.- While a veteran Vatican journalist has suggested that the 2019 Synod of Bishops from the Amazonian basin might open the door to the appointment of women as deacons, recent comments from the Vatican’s doctrinal chief imply that is not likely to be the case.
In a July 1 blog post, veteran Vatican journalist Sandro Magister argued that Pope Francis this year has made three major “u-turns” on key topics, noting that the pontiff has not been clear on whether the “reversals” are “definitive and sincere.”
Magister cited Francis' about-face on Chilean Bishop Juan Barros, who until recently led the Diocese of Osorno, but who resigned in June in wake of the country's massive clerical abuse scandal and accusations of cover-up.
He said Francis has also been inconsistent in his positions on intercommunion, saying the pope’s answer to a question about the topic while visiting a Lutheran church in Rome was favorable, whereas in May of this year he shut down a proposal by German bishops to publish guidelines on intercommunion, saying the topic needed further reflection.
Finally, the journalist said that while Francis has expressed personal opposition to the ordination of women to the priesthood, he has allowed senior prelates to vocally express openness to the idea. Magister cited a comment made by Vienna archbishop Cardinal Christoph Schonborn in April, which suggested that the topic of women's ordination could be considered in an ecumenical council.
On the topic of deacons, Magister cited the working document for the 2019 Pan-Amazonian Synod of Bishops, which says that the synod “must identify what type of official ministry can be conferred on women.”
Based on this text, Magister speculated that the region “will see the ordination of the first women deacons. And then who knows?”
Though Magister seems firm in the idea that the “official ministry” to be addressed at the synod on the Amazon will include the diaconate, the text is not specific about what ministries might include women, making it difficult to determine what sort of roles the synod council has in mind.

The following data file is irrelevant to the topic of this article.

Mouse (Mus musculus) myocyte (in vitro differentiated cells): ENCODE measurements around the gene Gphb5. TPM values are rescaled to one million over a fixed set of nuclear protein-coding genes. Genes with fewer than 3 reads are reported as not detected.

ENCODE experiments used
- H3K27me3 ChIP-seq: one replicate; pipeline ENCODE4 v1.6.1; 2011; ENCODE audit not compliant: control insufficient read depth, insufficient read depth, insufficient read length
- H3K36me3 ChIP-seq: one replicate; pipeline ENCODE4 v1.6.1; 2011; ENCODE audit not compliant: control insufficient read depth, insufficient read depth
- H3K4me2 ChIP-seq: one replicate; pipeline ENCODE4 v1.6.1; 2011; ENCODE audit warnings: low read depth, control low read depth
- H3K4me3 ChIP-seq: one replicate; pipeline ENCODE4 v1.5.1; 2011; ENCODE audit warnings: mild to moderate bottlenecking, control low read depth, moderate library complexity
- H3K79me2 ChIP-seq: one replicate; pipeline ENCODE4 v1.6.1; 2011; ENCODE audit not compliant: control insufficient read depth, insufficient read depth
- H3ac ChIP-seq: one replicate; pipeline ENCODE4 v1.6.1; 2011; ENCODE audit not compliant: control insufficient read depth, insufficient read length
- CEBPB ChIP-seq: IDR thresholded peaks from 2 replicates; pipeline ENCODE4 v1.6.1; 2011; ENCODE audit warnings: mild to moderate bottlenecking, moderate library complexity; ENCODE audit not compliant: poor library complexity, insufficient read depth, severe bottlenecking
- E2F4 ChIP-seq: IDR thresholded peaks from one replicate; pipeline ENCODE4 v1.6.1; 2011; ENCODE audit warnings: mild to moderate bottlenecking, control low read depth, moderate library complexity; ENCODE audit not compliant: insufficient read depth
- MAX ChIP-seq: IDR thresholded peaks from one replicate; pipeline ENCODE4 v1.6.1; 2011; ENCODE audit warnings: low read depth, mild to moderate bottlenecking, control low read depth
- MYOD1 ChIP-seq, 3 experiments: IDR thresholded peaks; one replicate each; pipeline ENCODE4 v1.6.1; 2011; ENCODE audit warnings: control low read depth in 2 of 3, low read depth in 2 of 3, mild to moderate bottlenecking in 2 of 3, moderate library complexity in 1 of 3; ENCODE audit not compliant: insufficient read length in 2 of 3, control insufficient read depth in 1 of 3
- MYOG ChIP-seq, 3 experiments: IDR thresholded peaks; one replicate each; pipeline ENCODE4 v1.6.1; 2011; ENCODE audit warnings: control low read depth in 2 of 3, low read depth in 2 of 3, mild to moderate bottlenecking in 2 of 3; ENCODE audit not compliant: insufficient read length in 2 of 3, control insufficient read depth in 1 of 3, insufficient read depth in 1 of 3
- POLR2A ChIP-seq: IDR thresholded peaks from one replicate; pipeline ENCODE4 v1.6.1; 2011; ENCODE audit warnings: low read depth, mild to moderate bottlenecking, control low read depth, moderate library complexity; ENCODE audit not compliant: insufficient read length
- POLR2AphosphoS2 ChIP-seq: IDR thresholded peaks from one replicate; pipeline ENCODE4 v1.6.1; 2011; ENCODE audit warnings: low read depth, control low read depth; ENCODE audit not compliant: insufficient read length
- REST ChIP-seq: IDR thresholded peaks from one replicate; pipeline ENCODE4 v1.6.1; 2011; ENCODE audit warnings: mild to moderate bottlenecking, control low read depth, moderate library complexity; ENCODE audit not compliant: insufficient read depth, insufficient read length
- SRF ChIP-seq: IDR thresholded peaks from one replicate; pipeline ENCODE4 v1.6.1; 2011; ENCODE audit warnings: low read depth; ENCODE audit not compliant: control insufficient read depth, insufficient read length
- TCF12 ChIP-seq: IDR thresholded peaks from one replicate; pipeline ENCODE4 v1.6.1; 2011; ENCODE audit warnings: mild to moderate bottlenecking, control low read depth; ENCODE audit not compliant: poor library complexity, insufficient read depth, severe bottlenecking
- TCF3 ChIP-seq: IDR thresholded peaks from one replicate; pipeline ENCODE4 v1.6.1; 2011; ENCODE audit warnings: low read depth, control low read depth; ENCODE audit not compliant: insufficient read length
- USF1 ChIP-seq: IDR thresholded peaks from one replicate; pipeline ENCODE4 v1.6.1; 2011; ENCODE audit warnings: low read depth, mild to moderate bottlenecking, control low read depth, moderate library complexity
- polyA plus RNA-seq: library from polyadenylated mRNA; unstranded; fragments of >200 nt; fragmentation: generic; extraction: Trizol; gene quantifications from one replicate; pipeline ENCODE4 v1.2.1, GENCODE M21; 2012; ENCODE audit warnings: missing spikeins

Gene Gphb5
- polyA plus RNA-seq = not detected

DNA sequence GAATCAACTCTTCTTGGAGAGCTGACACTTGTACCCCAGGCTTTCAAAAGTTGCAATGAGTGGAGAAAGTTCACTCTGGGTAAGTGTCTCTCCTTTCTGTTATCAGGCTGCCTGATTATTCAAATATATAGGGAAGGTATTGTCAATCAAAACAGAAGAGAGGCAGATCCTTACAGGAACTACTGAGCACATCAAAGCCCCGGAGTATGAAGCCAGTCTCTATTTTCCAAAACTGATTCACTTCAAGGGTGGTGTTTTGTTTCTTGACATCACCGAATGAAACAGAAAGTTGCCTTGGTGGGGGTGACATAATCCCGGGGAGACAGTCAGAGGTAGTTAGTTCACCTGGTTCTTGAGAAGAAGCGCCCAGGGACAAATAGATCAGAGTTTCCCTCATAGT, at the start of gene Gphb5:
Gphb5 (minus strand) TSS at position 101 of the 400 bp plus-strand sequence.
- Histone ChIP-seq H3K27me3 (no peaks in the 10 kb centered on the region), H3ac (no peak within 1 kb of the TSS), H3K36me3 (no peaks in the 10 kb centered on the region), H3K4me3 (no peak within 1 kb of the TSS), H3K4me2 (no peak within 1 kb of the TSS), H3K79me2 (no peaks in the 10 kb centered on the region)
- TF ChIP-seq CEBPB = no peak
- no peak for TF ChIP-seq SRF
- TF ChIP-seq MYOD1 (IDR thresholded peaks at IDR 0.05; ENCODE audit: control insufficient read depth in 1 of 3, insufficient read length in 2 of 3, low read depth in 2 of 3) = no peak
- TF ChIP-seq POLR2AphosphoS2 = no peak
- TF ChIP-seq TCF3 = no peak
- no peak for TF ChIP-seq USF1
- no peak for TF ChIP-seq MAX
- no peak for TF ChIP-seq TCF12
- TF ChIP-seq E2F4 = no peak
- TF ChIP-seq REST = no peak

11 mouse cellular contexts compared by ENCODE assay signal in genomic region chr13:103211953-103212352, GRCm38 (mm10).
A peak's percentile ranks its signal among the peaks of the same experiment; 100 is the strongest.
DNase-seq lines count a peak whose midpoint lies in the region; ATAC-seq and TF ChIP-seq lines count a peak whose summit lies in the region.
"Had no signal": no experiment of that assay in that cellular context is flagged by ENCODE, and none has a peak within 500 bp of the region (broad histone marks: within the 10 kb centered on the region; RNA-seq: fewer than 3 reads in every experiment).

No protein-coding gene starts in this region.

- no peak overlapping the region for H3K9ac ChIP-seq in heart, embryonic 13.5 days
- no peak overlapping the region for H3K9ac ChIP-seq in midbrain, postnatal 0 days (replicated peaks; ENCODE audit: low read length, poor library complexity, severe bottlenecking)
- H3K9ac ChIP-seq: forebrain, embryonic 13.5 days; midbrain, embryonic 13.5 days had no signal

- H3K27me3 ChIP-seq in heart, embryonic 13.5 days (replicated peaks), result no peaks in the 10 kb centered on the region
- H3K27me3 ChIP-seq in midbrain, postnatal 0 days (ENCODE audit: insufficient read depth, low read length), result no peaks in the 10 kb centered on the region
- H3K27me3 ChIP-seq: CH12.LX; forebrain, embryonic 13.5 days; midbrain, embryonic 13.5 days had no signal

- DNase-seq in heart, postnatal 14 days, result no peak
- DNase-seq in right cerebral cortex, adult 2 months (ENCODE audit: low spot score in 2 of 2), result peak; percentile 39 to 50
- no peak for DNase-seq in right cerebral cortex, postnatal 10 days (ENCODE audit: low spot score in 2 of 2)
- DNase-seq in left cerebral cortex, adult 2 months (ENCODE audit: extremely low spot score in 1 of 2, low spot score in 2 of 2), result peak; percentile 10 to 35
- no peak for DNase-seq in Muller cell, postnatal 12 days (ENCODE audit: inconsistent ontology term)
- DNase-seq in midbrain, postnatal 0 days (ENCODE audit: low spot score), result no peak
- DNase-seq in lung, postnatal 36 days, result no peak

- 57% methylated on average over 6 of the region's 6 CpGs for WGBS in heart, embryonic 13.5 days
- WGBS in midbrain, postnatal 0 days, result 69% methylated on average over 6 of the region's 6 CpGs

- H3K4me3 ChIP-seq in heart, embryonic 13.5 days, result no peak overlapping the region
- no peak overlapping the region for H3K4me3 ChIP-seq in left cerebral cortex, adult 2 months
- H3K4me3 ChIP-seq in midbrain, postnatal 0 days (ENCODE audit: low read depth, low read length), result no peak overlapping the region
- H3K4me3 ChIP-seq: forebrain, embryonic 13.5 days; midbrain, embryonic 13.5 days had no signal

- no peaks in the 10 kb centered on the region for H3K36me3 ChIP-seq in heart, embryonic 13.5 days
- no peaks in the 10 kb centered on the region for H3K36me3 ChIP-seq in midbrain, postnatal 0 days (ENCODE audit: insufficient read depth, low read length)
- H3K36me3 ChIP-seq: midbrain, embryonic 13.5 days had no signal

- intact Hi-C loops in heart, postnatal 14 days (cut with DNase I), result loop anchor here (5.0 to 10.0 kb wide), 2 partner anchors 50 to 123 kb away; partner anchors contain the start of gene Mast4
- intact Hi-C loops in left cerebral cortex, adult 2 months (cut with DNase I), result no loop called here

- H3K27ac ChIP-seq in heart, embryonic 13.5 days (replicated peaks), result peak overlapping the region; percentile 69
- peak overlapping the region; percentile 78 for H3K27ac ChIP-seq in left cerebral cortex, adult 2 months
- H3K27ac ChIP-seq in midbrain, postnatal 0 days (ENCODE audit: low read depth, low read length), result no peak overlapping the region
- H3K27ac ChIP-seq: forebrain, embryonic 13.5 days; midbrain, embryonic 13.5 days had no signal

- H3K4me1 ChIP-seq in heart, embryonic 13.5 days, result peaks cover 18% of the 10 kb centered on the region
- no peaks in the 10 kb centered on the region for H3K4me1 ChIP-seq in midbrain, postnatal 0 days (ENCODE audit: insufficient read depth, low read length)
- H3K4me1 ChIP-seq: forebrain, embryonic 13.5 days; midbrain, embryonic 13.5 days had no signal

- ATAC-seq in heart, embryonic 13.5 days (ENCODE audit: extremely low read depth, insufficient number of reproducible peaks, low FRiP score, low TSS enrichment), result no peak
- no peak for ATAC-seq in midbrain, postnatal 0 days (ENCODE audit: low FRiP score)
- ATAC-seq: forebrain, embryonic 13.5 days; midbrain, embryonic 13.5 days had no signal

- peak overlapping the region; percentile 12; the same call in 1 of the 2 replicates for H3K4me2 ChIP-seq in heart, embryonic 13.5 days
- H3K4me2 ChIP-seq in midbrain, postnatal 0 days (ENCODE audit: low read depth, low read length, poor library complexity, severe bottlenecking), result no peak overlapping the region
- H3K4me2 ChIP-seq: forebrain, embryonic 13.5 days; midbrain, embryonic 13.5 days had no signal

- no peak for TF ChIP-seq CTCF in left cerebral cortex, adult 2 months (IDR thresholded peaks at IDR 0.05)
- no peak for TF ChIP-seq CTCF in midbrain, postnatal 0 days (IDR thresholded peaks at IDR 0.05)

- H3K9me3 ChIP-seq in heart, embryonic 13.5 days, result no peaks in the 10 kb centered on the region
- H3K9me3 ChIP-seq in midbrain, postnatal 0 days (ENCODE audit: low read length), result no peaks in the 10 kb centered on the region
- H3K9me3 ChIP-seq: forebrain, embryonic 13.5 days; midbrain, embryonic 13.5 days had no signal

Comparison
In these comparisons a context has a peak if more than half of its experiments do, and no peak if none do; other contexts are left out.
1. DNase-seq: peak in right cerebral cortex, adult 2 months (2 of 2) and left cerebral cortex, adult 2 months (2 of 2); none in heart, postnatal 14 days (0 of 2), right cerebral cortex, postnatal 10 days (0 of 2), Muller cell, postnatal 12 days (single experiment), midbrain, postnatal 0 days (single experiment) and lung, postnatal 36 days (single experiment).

Among the Church’s official roles which are likely to be up for discussion during the 2019 meeting are the “ministries” of the lector and acolyte, which are presently open only to men.
At a June 8 press briefing announcing the working document, which is entitled “Amazonia: New Paths for the Church and for an Integral Ecology,” Cardinal Lorenzo Baldisseri, secretary general of the Vatican office of the Synod of Bishops, avoided giving a clear answer to the question of the women participating in some kind of “diaconal” ministry, but offered a clear “no” to women's priestly ordination.
In comments to the press, Baldisseri said there is a need to “create space for women in the Church at all levels,” but stressed that these spaces “are the ones that the doctrine of the Church teaches and the current discipline.”
The Church, he said, is “very prudent” and will leave it up to the discussion to decide what new ministries and spaces can be created for women in the region, but always in line with “her classic position, her teaching and discipline on priesthood from the Latin Church.”
In the 1994 text Ordinatio sacerdotalis, Pope St John Paul II authoritatively declared “that the Church has no authority whatsoever to confer priestly ordination on women,” saying that priestly ordination “from the beginning always been reserved to men alone.” The document did not explicitly mention deacons.
Buzz about the possibility of ordaining women as deacons first flared up in 2016, when Pope Francis established a Study Commission on the Women's Diaconate, naming current Prefect of the Congregation for the Doctrine of the Faith, Cardinal Luis Ladaria, as head of the 12-member group.
Since his appointment to the commission Ladaria has been mostly silent on the issue. However, in comments to the press June 26, the prelate said the group's job is not to determine whether or not women can be made deacons, but to study what was done in the past.
“It must be said that the Holy Father did not ask us to study whether or not women can be deaconesses,” Ladaria said. “This is not what the pope asked of us, but rather, [he asked us] to try to say in a clear way what the problems are and what the situation was in the ancient Church on this point of the women's diaconate.”
“We know that in the ancient Church there were so-called deaconesses: what does this mean? Was it the same as deacons, or was it something different? Was it a large, or rather local reality?”
Among the questions studied by the committee are what roles early Churchwomen played as “deaconesses,” and whether the Church understood their commissioning for that role to be equivalent to sacramental ordination.
Ladaria explained that the commission has studied the subject at length and will soon pass their conclusions to the pope.
“So it is not our duty to say: 'Holy Father, you can ordain deaconesses.' No, this is not what the pope asked us.”
Whether the topic of the women's diaconate will be discussed during the 2019 Synod on the Amazon region remains to be seen. And while Magister seems confident of the outcome in this regard, Cardinal Ladaria appears to have another conclusion in mind.
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